And this brings me to a very important point; cars are so reliable these days that people are totally unable to cope with a simple problem; I would have thought that if the pedal stays down then either put your toe under it and pull it up or drop it in neutral, park up and switch off. Easy, but most people have lost the ability to cope with any sort of problem, and that is scary.
I say scary because we depend more and more on technology, cars, electricity supply, computers, the internet, mobile phones, the list goes on. And for the most part the technology serves us amazingly well, but like all things it can fail.
I remember in the 70’s there were power cuts, no problem; the lights went out so we lit candles, life goes on. We communicated by actually talking to people, we were entertained by actually doing things, we worked by going out and making physical things.
But now, oh dear, if the power fails we seem to be doomed to sitting in a freezing dark house unable to phone a friend or do any work on the computer. ‘Doomed I say, doomed, captain’ (although that phrase probably wont mean a thing to younger readers).
Now don’t get me wrong, I am a great fan of technology. As an engineer I work on car technology that won’t see the glowing lights of a showroom for maybe seven years, as a writer I would be lost without the word processor and its fantastic ability to correct my abysmal spelling. Oh yes indeedey I just cant get enough of the techy stuff.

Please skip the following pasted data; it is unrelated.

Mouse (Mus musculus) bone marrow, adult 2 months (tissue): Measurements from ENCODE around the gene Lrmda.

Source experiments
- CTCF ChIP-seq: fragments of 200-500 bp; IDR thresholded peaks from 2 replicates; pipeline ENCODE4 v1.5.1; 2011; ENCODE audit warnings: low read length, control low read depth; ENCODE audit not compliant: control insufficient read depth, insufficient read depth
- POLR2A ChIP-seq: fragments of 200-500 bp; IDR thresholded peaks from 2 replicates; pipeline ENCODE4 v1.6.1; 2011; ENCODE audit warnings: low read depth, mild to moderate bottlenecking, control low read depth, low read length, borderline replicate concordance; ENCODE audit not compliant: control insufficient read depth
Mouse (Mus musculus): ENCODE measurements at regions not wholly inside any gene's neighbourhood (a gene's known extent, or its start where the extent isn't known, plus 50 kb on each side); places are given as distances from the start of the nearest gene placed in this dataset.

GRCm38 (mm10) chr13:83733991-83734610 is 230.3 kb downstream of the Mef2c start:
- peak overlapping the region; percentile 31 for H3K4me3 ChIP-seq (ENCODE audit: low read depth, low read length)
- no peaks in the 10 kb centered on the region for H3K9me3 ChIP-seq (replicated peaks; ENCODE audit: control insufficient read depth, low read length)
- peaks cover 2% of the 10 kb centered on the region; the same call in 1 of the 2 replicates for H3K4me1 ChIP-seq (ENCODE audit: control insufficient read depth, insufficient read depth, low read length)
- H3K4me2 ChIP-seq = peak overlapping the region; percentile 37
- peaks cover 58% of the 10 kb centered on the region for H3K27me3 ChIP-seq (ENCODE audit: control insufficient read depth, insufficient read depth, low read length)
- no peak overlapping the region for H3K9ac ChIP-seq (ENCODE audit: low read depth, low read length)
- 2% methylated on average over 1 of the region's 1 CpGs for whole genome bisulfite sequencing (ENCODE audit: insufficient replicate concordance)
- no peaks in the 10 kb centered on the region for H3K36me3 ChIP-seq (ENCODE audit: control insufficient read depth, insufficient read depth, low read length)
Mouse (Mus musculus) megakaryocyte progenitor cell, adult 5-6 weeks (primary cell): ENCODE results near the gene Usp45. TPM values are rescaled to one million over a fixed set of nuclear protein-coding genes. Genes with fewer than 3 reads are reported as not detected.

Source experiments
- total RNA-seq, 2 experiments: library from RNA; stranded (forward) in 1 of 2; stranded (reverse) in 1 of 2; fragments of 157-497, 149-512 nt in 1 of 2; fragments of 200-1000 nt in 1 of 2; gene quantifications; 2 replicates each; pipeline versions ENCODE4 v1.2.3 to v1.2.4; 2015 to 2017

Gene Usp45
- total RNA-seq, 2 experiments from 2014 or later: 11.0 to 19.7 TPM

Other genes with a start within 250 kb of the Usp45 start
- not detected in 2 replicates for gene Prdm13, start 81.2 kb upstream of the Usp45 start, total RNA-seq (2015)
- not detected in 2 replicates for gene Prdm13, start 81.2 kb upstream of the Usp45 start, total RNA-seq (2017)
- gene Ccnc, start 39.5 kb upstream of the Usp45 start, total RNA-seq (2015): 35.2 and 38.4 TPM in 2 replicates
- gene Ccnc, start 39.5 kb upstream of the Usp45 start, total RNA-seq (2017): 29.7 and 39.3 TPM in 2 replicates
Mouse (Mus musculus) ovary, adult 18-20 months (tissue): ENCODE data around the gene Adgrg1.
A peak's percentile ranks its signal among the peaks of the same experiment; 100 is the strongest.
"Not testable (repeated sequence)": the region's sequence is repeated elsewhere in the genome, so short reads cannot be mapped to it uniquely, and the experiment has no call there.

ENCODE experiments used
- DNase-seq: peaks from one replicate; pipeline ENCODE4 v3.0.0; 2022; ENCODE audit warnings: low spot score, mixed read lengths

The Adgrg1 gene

What I am scared of is the way people are loosing the ability to do things for themselves. To even bother trying to solve problems seems to great a challenge, the mind is being numbed and switched off, its like intentionally loosing the ability to walk just because you can afford a wheel chair.
The first thought when a problem hits now seems to be ‘who should I call about this problem’, and not what it should be ‘what can I do to solve this problem’.
People have to be more proactive, just like we used to be, and much less reactive and just plain pathetic.
But what drives technological development is consumer demand, so if we want cars to be ‘drivers cars’, totally under our command, then we have to make our voice heard. Not only that but the voice must have a strong and sound argument, and it has to be heard right now.
Now modern cars are introducing collision avoidance, lane control and other complex systems which all have to work in harmony with all the other systems in all the infinite combinations of circumstance.
The complexity is so great that I believe it is now impossible to accurately asses how such a car will react in all conditions. Complexity hides secrets, usually unintentional.
This is true not only for cars, but in many of the systems we rely on today which are also hugely complex and have chunks of third party software in the control system, from automatic number plate recognition and speeding fines, military automatic targeting and smart weapons, to the DNA database and even the way we use the internet.
The potential for technology to assist is immense, but it has to be understood that we have now lost control of every detail. So how far do we let the machines dictate to us, and how much override can we allow to fallible humans? It is one of the most important debates we should be having today.
The answer to this will dictate the future of society and quite possibly our fate as a species.